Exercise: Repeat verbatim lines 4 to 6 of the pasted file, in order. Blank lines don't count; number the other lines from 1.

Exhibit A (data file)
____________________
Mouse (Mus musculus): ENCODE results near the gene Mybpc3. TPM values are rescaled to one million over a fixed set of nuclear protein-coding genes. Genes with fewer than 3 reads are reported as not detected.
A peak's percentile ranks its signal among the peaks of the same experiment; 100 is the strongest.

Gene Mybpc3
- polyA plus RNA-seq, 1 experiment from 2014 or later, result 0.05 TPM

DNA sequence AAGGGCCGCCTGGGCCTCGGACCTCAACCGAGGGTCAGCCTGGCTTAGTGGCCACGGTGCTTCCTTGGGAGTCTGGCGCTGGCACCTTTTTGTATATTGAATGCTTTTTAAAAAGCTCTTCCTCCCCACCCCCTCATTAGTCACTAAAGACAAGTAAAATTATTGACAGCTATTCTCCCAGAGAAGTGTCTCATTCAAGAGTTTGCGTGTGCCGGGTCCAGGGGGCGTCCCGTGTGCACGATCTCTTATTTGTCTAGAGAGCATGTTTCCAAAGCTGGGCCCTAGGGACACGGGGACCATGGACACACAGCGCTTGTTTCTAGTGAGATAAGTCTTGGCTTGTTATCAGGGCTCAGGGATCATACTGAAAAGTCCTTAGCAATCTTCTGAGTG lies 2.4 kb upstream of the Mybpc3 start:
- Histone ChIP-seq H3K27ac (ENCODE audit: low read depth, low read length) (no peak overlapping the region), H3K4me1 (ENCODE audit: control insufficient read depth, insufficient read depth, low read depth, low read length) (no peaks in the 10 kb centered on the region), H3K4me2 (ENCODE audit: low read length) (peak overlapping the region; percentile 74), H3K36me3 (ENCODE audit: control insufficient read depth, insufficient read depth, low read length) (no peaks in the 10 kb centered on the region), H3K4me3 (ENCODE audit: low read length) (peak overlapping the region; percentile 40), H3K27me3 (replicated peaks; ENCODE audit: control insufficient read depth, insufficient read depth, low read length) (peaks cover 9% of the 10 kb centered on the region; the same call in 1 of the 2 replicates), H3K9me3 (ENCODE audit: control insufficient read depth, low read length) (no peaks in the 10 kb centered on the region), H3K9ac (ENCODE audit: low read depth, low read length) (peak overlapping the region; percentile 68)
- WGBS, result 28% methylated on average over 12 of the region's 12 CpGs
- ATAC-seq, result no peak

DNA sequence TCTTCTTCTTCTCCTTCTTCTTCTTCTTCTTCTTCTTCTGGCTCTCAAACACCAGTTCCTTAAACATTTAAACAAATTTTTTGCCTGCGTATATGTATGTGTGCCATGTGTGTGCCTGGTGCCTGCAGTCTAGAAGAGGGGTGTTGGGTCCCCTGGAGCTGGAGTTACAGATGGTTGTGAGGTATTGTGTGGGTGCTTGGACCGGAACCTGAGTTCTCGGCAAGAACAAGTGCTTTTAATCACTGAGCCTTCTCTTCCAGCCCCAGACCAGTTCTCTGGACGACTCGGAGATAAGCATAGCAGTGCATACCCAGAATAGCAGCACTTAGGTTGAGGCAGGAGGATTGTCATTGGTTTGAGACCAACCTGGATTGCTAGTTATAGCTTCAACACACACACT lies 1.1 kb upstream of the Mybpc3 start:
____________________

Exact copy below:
- polyA plus RNA-seq, 1 experiment from 2014 or later, result 0.05 TPM

DNA sequence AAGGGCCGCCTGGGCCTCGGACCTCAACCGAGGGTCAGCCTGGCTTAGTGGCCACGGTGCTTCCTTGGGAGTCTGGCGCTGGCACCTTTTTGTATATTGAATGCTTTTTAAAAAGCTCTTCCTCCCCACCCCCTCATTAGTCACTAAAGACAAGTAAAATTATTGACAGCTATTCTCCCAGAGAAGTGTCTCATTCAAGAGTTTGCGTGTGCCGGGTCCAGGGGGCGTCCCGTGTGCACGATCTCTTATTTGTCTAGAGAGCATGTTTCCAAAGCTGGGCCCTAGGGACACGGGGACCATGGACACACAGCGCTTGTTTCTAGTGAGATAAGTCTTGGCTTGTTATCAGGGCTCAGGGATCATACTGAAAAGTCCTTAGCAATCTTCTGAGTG lies 2.4 kb upstream of the Mybpc3 start:
- Histone ChIP-seq H3K27ac (ENCODE audit: low read depth, low read length) (no peak overlapping the region), H3K4me1 (ENCODE audit: control insufficient read depth, insufficient read depth, low read depth, low read length) (no peaks in the 10 kb centered on the region), H3K4me2 (ENCODE audit: low read length) (peak overlapping the region; percentile 74), H3K36me3 (ENCODE audit: control insufficient read depth, insufficient read depth, low read length) (no peaks in the 10 kb centered on the region), H3K4me3 (ENCODE audit: low read length) (peak overlapping the region; percentile 40), H3K27me3 (replicated peaks; ENCODE audit: control insufficient read depth, insufficient read depth, low read length) (peaks cover 9% of the 10 kb centered on the region; the same call in 1 of the 2 replicates), H3K9me3 (ENCODE audit: control insufficient read depth, low read length) (no peaks in the 10 kb centered on the region), H3K9ac (ENCODE audit: low read depth, low read length) (peak overlapping the region; percentile 68)